It can be frustrating for personal injury plaintiffs to be accused of auto insurance fraud at the very start of the case. Insurance defense attorneys will often raise fraud defenses before they have even reviewed the file. Then when they don't find any misrepresentation, the defense just fades quietly into the background. The insurance company is never forced to admit they were wrong about there being any wrongful behavior.

It may be offensive to injured motorists, but there is a reason insurance companies do this. Fraud is what the Michigan court rules call an "affirmative defense." This is something that will defeat a claim even if everything the plaintiff says is true. In a car accident setting, the affirmative defense of fraud says even if the claimant was in a car crash that resulted in injuries and required covered medical treatment, time off work, or replacement services, the insurance company still doesn't have to pay because the claimant violated the fraud exclusion.

Affirmative defenses, like auto insurance fraud, must be included in a defendant's first response to a complaint. In the recently published Court of Appeals decision, Baker v Marshall, (Docket No. 335931, decided April 5, 2018) the court explained that if a defendant insurance company doesn't raise a fraud defense in its answer or initial motion for summary disposition, the issue is waived. The company is legally prohibited from bringing it up later.

The court said the purpose of a pleading (including the defendant's Answer to Complaint) is to give the other side notice of claims or defenses, so that party can prepare a response. In Baker, the insurance company didn't do that. Instead, it surprised the personal injury attorneys with a claim of auto insurance fraud a year into the case. The defendant's motion for summary disposition left the plaintiff and her attorneys very little time to investigate the claims and create a response. The Court of Appeals said that was against the court rules and reinstated her claims for PIP benefits and uninsured motorist benefits.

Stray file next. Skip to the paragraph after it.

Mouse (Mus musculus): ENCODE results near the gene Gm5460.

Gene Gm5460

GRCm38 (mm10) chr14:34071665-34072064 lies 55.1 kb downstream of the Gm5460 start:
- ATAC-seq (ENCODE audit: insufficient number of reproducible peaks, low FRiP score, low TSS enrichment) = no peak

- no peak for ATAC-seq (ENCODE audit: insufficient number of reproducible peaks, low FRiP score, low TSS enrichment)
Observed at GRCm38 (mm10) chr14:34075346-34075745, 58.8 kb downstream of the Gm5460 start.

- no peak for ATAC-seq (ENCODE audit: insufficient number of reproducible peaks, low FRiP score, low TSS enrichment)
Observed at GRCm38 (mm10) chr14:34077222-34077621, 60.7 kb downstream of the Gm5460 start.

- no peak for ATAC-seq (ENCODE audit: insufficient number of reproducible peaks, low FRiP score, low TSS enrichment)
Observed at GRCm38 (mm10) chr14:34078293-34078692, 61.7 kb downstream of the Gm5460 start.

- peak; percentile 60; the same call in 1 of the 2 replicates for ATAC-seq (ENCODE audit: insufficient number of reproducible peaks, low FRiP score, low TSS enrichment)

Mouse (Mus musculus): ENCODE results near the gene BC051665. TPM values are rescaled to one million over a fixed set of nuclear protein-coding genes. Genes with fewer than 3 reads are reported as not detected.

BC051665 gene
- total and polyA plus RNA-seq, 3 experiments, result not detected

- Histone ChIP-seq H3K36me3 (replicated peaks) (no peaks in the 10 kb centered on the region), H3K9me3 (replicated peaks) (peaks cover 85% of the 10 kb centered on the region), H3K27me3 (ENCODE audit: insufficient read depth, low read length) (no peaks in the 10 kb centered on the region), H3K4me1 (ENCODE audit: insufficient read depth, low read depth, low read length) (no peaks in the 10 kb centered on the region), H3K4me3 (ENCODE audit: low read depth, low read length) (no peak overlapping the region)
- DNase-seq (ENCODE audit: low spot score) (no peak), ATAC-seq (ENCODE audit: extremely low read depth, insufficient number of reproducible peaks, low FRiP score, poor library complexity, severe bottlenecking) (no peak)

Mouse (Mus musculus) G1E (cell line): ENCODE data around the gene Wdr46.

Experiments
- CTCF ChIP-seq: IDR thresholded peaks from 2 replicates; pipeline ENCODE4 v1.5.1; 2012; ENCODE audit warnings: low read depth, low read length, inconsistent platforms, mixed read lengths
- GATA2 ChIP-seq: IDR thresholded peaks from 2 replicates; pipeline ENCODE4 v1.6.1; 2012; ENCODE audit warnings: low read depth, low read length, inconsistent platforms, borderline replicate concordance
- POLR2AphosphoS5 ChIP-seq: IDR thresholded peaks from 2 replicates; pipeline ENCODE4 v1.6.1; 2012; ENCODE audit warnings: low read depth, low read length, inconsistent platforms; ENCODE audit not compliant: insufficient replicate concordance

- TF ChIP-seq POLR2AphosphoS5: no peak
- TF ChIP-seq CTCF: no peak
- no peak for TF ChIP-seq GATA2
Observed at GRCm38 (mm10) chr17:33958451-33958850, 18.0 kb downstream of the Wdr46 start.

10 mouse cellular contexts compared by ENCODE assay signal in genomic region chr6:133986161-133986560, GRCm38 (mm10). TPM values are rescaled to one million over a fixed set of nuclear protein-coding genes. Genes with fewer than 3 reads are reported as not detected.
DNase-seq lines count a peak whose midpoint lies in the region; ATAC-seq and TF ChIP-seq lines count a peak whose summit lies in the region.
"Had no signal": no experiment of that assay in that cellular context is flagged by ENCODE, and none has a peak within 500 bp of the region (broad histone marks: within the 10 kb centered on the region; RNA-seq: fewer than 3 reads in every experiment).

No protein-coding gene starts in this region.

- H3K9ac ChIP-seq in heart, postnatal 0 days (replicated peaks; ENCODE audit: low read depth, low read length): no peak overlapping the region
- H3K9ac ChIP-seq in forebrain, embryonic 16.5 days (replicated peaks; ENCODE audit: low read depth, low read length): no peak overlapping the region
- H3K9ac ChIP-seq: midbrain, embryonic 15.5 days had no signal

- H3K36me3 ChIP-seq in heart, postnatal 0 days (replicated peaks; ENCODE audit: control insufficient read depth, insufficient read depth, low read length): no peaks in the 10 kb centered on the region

Because of this court rule, lawyers on both sides of a car accident case tend to include all possible claims and defenses at the start of the case. As investigations, discovery, and depositions reveal what really happened, the unnecessary theories fall by the wayside, leaving only what applies to that particular case. Those key issues are then be submitted to case evaluation, arbitration, or eventually a decision by a judge or jury.

The process of filing and finishing a car accident lawsuit includes many twists and turns. You could find yourself unexpectedly facing an auto insurance fraud defense. That's why it is so important to have a team of experienced personal injury attorneys to help. At Sachs Waldman, we know how to respond to the insurance companies' affirmative defenses. We will help you develop your case using doctors, experts, and even your own testimony, to get you the no-fault benefits you need. If you have been seriously injured in a car accidentcontact our Detroit personal injury law office at 1-800-638-6722.